Lewis County leaders gave their approval Thursday to begin talks with Water-Sewer District 5 on moving the system under county control, a long-discussed measure that officials have been vetting for some time.
“If the (county) commission is willing and ready to do this, we need to go back to (District 5) and say, ‘You need to make a decision if you’re going to turn this over to the county or not,’” said county manager Erik Martin. “We need to move forward or fall back, because we’re spending a lot of staff time on this, and we’d rather be spending it on fixing the problem. There’s a risk, but the risk may be greater in waiting.”
The county has been exploring a takeover of the troubled district since District 5’s two feuding commissioners voted to ask county officials to step in. Since then, the district and the county have agreed to an arrangement that gives the county some operational control of the district. Now, they’re on the verge of dissolving the district altogether and moving it into the county fold.
“At some point, we’ve done about all we can do to try to expedite it from the county level,” said county commissioner Gary Stamper. “We need to get with them and say, ‘It’s time. You guys need to make a decision.’”
County leaders have been looking over the physical infrastructure and financial standing of the district, and while they haven’t yet received all the information they set out to obtain, they’ve determined the time to act is now.
“There’s the potential that the longer District 5 continues to operate the way they are, the worse things could be when the county eventually does get it,” Martin said. “We’re going to get District 5 one way or another, and I’d rather get it sooner than later.”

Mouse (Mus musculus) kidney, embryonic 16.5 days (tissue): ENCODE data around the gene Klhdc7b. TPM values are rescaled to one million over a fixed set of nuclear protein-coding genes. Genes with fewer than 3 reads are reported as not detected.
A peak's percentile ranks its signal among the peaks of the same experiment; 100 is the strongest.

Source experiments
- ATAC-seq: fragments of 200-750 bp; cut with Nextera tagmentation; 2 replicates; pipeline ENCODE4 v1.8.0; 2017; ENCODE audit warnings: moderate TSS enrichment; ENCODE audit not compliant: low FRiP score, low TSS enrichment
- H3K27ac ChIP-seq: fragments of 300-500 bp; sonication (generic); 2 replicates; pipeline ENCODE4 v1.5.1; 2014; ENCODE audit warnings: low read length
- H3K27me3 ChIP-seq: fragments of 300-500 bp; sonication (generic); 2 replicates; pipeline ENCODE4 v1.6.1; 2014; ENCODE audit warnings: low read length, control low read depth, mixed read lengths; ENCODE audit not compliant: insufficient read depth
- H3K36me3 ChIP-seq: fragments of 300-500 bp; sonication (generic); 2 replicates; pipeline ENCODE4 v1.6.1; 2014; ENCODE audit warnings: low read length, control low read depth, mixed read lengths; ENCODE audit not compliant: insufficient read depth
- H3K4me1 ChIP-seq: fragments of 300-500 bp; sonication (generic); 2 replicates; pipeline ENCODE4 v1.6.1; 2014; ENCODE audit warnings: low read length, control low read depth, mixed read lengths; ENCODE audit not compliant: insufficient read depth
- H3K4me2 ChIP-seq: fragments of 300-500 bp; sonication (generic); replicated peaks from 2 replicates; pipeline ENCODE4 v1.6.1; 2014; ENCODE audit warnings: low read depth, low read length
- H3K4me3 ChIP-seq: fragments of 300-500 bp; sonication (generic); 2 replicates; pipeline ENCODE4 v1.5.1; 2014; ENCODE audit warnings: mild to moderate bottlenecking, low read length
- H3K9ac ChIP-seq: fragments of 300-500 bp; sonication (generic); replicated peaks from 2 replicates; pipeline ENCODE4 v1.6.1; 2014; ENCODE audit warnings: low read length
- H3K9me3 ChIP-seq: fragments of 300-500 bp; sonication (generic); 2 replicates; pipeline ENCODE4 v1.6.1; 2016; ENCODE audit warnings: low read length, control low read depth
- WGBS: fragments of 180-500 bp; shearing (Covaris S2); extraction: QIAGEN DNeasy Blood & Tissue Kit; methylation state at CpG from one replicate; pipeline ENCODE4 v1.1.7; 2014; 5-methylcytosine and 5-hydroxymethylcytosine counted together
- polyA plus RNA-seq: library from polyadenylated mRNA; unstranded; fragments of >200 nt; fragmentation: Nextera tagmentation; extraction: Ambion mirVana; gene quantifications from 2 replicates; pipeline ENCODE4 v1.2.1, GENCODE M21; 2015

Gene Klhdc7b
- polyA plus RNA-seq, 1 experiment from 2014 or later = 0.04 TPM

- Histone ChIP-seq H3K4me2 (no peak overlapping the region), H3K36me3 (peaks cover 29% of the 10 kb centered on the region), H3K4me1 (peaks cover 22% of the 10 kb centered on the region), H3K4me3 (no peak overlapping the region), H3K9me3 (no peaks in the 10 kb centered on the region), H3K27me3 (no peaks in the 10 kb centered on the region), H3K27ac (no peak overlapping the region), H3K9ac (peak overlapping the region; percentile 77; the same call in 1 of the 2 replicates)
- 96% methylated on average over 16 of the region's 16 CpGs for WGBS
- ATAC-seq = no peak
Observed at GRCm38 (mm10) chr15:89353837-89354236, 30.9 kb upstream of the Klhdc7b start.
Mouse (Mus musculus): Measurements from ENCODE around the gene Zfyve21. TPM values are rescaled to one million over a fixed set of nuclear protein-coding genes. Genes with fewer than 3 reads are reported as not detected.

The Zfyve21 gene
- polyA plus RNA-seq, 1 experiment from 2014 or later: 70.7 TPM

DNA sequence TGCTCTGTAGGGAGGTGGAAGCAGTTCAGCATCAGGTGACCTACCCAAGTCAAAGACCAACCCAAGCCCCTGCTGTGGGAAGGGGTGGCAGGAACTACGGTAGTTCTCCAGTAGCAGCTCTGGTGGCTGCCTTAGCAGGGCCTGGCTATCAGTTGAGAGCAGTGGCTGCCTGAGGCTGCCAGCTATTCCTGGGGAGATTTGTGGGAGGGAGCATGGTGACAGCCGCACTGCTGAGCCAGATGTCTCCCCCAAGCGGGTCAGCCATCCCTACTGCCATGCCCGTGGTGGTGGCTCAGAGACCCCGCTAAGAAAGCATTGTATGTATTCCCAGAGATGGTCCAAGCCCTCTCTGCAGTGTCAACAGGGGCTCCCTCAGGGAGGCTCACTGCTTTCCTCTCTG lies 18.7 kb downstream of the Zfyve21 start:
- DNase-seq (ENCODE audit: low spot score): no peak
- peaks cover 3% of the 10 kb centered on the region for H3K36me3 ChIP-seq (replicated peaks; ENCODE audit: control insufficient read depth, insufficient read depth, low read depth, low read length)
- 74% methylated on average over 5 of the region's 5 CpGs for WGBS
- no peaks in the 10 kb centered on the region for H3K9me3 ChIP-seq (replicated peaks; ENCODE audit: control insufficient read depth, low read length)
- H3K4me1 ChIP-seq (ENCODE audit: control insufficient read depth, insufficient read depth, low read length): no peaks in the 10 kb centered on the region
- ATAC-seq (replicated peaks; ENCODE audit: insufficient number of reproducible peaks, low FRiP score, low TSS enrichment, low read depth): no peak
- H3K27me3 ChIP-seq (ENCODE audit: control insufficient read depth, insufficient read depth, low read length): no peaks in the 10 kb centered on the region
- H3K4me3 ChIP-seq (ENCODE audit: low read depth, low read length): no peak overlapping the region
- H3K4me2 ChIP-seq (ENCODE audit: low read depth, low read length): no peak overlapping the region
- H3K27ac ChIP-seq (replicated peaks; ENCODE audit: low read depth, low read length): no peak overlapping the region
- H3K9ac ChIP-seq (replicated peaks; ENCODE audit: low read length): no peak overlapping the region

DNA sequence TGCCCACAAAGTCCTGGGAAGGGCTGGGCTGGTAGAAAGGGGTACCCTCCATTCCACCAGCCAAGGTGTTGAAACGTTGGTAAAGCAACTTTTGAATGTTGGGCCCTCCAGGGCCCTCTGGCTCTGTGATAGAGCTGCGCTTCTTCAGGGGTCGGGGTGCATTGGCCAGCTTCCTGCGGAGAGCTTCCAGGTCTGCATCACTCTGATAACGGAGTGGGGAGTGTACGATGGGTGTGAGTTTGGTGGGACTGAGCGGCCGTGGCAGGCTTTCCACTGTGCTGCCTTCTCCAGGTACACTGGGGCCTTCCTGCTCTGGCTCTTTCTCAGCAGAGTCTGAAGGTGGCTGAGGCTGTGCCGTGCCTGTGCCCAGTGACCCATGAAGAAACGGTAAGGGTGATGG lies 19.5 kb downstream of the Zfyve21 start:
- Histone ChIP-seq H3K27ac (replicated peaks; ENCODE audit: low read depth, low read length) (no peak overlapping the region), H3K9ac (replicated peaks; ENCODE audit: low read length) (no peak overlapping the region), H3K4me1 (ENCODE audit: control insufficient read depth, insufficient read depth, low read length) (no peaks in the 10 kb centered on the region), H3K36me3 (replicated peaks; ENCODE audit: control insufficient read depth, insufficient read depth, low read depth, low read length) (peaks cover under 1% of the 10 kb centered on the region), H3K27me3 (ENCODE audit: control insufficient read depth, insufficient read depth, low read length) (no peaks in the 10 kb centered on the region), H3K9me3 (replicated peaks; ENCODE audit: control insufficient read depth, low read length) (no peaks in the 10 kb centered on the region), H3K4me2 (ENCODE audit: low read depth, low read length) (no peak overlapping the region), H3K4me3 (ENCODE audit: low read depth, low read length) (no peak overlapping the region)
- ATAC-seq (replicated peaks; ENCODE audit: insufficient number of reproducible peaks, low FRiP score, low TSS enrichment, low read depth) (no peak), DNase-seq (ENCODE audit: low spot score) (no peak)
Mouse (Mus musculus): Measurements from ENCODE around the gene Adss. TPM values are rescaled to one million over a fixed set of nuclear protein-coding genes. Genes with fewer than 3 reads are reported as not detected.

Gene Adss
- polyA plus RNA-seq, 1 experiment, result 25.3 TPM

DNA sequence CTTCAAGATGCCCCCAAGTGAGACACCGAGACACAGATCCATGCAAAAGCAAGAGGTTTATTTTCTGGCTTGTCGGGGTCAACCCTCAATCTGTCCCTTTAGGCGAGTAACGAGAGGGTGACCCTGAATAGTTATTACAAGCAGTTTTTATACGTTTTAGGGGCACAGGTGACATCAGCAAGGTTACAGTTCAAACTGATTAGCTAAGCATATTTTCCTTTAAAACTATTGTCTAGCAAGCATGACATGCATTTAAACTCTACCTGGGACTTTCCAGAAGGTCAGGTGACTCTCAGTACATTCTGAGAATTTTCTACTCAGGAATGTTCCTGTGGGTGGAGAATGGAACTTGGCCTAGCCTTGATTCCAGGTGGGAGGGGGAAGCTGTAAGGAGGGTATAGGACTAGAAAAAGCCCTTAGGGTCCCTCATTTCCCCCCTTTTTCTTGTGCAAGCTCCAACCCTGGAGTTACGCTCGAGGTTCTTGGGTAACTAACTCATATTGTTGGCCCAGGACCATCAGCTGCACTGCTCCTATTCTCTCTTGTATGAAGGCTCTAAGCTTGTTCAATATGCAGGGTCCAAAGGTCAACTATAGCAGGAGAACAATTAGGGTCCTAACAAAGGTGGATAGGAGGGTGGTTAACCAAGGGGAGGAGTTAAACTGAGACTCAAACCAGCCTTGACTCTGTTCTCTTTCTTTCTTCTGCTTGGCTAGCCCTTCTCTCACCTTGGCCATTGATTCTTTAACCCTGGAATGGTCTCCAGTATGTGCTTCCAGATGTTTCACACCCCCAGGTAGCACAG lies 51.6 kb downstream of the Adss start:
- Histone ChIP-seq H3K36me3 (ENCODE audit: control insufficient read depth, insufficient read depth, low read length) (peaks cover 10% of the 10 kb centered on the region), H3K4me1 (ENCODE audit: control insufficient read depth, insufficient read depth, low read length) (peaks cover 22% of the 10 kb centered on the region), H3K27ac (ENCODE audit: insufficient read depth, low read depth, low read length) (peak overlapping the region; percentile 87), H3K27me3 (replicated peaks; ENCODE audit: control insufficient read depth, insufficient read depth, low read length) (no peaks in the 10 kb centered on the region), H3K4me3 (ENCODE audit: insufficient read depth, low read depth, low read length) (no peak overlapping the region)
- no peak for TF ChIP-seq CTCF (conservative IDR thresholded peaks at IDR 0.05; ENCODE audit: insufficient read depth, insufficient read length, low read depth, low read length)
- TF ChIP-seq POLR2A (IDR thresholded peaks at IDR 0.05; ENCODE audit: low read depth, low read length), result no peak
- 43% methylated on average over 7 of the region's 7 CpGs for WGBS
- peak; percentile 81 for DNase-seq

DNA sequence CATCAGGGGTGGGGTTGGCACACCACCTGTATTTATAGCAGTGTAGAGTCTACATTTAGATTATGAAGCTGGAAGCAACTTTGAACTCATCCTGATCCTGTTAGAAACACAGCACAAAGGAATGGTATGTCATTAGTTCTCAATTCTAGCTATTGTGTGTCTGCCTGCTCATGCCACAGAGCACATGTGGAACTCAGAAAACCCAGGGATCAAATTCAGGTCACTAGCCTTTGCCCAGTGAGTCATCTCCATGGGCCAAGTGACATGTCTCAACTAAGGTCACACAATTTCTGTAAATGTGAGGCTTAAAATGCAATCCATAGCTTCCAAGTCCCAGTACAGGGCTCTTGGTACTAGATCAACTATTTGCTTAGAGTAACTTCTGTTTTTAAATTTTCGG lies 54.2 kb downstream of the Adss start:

The tiny district has long been plagued by financial question marks, interpersonal battles and allegations of ethical improprieties. The toxic atmosphere has led to lawsuits, recall attempts and the resignation of multiple commissioners in disgust. Commissioners Virgil Fox and Deborah Hilliard have long been stalemated, and the only thing they’ve agreed on of late is that someone else should run the district.
The county became involved after neighboring District 2 ended its agreement to provide sewer services with District 5, claiming several breaches on District 5’s part. That led the county to issue a moratorium on building permits in District 5, a ban officials are eager to lift.
“That’s what we got into this for,” Martin said.
It’s unclear what legal mechanisms will be necessary to move the district under county control if its commissioners agree to cede it. County commissioners gave a “head nod” to approve the takeover request, but will need to take a formal vote in the future to absorb the district.
“What I’m looking for from the board is a head nod to say if I go ahead and work on getting District 5 to hand it over to the county, are you OK with that?” Martin asked. “Is that the direction we want to head?”
Commissioners responded in the affirmative. Stamper added that any move to take on the district will need to come with assurances from District 2 that the sewer agreement will be restored.